Title: The Exene Chronicles
Author: Camille A. Collins
Genre: Young adult
Format: eBook (ARC)
Grade: D+(2.5 /5)
Description (from cover):Lia is fourteen and loosing her best friend. First there’s tension between Lia and Ryan over Ryan’s new boyfriend Neil, then one day, when things don’t seem like they could get any worse, Ryan suddenly disappears. Exene Cervenka, punk rock high priestess and front woman of the legendary LA punk band X, is the only person Lia feels she can “talk” to. Through letters and poems, Lia talks to Exene everyday. Lia is also one of a small handful of black kids in her San Diego suburb of Coronado. She can relate to Exene, but if they were to ever meet, would Exene be able to relate to her? Through difficulties and triumphs, and with the searing soundtrack of Exene and her band as her chief inspiration, Lia learns one of life’s most elusive lessons; how to be true to herself.
- Realistic characters
- Overly poetic prose that was difficult to understand
- Problematic handling of adult/child relationship
Lia and Ryan are fourteen and the best of friends; they do everything together. But when Ryan gets a new boyfriend and disappears, Lia struggles with the disappearance of her best friend and the racism that comes with being one of the only black kids in Coronado. She turns to her idol, a rock musician, by writing letters and poems to her.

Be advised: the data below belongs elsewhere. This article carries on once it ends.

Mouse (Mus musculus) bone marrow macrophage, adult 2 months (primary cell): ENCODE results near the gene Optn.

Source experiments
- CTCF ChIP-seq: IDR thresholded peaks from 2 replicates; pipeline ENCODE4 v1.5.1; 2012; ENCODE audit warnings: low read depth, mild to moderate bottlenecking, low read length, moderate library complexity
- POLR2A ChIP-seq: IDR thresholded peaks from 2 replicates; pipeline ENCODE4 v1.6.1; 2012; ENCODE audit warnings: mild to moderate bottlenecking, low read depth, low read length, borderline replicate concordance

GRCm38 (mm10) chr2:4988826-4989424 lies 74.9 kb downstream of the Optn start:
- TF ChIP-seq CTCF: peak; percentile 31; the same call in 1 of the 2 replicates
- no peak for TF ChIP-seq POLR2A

Based on the description, this book sounded amazing. A missing girl? Cool, there’s some mystery. Representation? Diversity is so important! And a classic coming of age story? Heck yes!
But in reality, I found myself disappointed.
This was a very quick read. It took me about two hours. There were some things that I found interesting. I liked how the format of the stories because they reminded of The House on Mango Street. And Ryan and Lia definitely felt like real teenage girls in that weird and awkward stage of being a new teen but still a kid, so there were moments that were definitely relatable , like when the girls become obsessed with the band X.
But I also found a few things problematic.
Collins’ writing style was a little too poetic for me. It was too elaborate, too ornate. I found myself getting lost in the writing, and I had a hard time comprehending what the writer was actually trying to say.
And I also found some of the content a little problematic. The relationship between Neil and Ryan was gross because Ryan was fourteen, and Neil was twenty-one. But the author doesn’t really seem to look into the problems surrounding that, at least not enough. It was entirely uncomfortable.
Ultimately, this isn’t a book I’d rush out to read. I’m not going to remember it in a week, and I’m probably not going to recommend it to friends. But hey, if you need something to read, it isn’t bad.
*I received a copy of this from Netgalley in exchange for an honest review.*